SPEND 90 seconds with Jennie Schutte-Patrick, and you’ll know you’re about to get an education infused with passion and humor. It’s everywhere she is, and you’ll find this wife, mom, and chief of staff in many places.
First stop, home – Pilaroc Farms. Pile-o-rock Farms. There. You said it! That was, quite literally, their first farm, but you’ll find their current location full of much smoother, greener pastures. Here, you’ll see firsthand the hard work that goes into designing the quality of life enjoyed by their beef, lamb, and pork livestock. What do you know about how and where your bacon lived?
“We had been selling beef, pork, and lamb for a number of years at farmers markets, restaurants, grocery stores, etc., and knew we had to make a move to grow and decide whether to start shipping or open a high-end butcher shop down in Madison or what exactly. We’re both obsessed with animal agriculture. Beyond a handful of petting zoos in the area, no one taught about livestock. For this reason, we feel it’s our responsibility and Pilaroc’s mission to educate on where your food comes from,” Schutte-Patrick said.
At Pilaroc, you can shop from local farmers selling farm-direct items such as eggs, goat cheese, ice cream, maple syrup, grits, bison, goat soaps, and even crickets! In the middle room, they butcher their own meats in their further-processing facility. In a further processing facility, livestock is taken to a United States Department of Agriculture-inspected butcher to “kill and chill.” The carcass sides are brought back to their facility and broken down into steaks, their own flavors of sausage links, specific burgers, grinds, and more.
Schutte-Patrick hopes shoppers in the future will be able to eat their prosciutto, salamis, and local cheeses on the store’s patio while watching the livestock around them. Some always wonder how you can eat your animals and how not to get attached to them.
“We do get attached to them. We are very involved, as all meat-eaters should be. We feel for every animal that leaves this farm. You have to feel something, or you’re in it for the wrong reasons. We thank the animal for what they’re going to provide. And this is full circle; an animal lives and dies to sustain our lives. We’re not flippant about that and are extremely respectful of the process. Any good livestock farmer wants to give that animal the perfect life out of respect for that animal. They have one bad day; we like to say two bad days if they’re males,” Schutte-Patrick said, trying to lighten the mood.
Those other farmers’ products in their store? Schutte-Patrick passionately supports local farmers and agricultural businesses that are working to connect customers and growers of products that are all local to Tennessee, Alabama, and the Southeast. These passions are promoted with a sense of humor on Instagram and Facebook that is bound to lighten your day while simultaneously causing you to consider the reach of your investment when you shop. This initiative has joined forces with Tennessee’s South Central Tourism Association, where Schutte-Patrick is an Experience Tennessee Ambassador.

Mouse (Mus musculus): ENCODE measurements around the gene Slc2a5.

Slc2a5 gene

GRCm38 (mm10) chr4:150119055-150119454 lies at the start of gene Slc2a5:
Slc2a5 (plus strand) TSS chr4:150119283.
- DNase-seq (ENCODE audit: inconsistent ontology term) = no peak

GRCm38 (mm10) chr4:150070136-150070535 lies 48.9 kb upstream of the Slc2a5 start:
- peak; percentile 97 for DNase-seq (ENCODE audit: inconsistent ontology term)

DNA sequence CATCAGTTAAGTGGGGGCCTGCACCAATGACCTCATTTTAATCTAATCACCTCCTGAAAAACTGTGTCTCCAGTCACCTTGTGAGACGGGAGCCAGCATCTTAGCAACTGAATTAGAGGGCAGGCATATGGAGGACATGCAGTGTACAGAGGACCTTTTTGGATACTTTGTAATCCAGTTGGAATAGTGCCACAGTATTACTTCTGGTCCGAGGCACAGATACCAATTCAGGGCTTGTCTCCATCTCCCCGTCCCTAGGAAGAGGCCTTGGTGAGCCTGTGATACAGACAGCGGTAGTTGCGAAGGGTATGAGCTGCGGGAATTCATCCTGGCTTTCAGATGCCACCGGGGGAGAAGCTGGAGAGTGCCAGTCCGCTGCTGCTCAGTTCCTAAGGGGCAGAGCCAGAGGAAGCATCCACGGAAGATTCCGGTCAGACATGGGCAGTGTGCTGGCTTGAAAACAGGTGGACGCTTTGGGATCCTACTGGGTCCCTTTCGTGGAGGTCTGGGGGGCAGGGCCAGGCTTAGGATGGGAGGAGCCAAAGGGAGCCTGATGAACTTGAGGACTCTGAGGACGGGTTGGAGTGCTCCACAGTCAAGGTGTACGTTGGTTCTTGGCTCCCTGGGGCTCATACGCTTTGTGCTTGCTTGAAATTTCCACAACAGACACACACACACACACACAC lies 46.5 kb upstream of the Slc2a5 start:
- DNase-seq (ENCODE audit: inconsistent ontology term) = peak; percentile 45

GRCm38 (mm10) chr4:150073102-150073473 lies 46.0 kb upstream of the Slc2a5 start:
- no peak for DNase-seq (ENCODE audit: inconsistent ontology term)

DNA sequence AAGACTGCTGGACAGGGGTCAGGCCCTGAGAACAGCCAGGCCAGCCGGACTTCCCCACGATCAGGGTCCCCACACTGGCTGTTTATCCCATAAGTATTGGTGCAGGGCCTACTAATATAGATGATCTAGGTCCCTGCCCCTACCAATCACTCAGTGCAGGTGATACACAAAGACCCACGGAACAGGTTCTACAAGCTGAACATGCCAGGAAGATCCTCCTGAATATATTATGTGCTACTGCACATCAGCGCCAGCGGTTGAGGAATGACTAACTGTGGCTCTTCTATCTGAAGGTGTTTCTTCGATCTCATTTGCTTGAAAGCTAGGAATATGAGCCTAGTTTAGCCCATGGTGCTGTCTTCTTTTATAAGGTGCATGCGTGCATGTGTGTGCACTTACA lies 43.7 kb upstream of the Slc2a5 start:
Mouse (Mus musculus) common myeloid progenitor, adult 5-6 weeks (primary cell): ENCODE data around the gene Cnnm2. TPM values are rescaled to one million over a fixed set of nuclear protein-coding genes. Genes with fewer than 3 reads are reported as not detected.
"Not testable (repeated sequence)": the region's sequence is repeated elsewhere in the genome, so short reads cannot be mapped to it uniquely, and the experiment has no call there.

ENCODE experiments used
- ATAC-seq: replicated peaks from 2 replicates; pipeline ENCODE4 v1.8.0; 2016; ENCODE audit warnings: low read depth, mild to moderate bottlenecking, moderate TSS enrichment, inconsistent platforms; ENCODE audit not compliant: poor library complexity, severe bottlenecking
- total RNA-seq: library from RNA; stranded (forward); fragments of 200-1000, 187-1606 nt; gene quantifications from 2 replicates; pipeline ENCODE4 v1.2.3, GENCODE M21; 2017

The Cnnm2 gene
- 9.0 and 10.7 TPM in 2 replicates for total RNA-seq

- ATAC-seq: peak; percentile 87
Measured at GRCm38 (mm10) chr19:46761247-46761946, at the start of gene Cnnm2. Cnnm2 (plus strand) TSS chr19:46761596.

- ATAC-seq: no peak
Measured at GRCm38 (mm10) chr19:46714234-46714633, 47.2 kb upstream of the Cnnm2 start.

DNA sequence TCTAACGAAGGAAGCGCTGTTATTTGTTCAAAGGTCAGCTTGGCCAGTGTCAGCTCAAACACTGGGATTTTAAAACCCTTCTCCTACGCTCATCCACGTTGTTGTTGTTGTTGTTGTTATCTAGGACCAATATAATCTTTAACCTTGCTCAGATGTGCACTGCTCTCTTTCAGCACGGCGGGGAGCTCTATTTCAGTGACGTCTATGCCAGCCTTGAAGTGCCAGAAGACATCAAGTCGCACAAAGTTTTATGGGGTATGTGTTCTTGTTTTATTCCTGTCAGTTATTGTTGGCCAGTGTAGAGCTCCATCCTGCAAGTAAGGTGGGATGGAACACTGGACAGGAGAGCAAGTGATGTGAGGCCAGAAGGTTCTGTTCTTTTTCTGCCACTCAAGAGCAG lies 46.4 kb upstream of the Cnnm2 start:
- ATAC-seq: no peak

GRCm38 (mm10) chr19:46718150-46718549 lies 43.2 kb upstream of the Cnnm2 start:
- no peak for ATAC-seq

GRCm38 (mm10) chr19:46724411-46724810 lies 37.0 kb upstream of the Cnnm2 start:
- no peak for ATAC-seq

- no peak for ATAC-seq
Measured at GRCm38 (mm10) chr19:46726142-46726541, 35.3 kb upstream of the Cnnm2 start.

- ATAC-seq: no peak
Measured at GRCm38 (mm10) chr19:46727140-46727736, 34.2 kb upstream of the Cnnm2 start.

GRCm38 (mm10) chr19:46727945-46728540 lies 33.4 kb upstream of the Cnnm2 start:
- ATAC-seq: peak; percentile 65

“I’m working with Tennessee Experience to develop a map of all the local agriculture resources and farms to let people know they can be driving by so many farmers that have the products they need. They don’t have to go to Walmart or Publix to pick it up. That’s really exciting from our business standpoint; working with Experience Tennessee to highlight all the farmers in the area. We want to support as many farmers as we can,” she said.
As if educating the public on all things agriculture and livestock isn’t enough, she’s teaching something new. It’s something she didn’t sign up for, but she’s learning as she goes – breast cancer.
“There’s so much front and center [that] I want to get across. I didn’t think I knew anything about breast cancer; now it’s like I’m an expert. People are checking themselves, because I’ve asked, ‘Have you done a self-check today?’ I never thought I wanted to be a teacher, but I’ve kind of put myself in that position in everything I’ve ever done,” she laughed.
A recent Instagram post is a page from her class notes:
“One month ago today, I was told I should stop [breastfeeding]. It’s funny, when someone tells you to stop doing something, it changes your mental state. It’s like how I’ve always said I never wanted boobs, and I’d be fine with a boy’s haircut because both female attributes are zero fun. But to hear someone say you’re going to lose your hair. And a boob. Or two. Or three. (Just kidding, seeing if you were paying attention), makes you want to punch something.”
Schutte-Patrick said, “With cancer, I’m an open book. I’ll talk about boobs all day long. I want to tell everybody about it. I’ve been putting reminder checks on Instagram, encouraging women to do self-exams at home, or schedule their first mammogram. I’m trying to be slightly pushy and slightly annoying about it – just enough to get the need to do something, anything, across. And it’s working. A woman messaged me that she checked herself the very same day I shared my diagnosis online, immediately made an appointment for the lump she found, and thankfully it was benign. Another follower moved up her mammogram appointment just to be safe. And similar stories are pouring in. Hearing those stories, I know I’m doing the right thing. I know I’m making a difference.”
Asking Schutte-Patrick how she’s handling reflection these days, “Things become more intentional with your kids; the time you spend with them. You become more intentional with what you put on your table, what you’re putting in your mouth, where you purchase from in the community, and who that might help in the long run.”
Jennie Schutte-Patrick is an ambassador for life. GN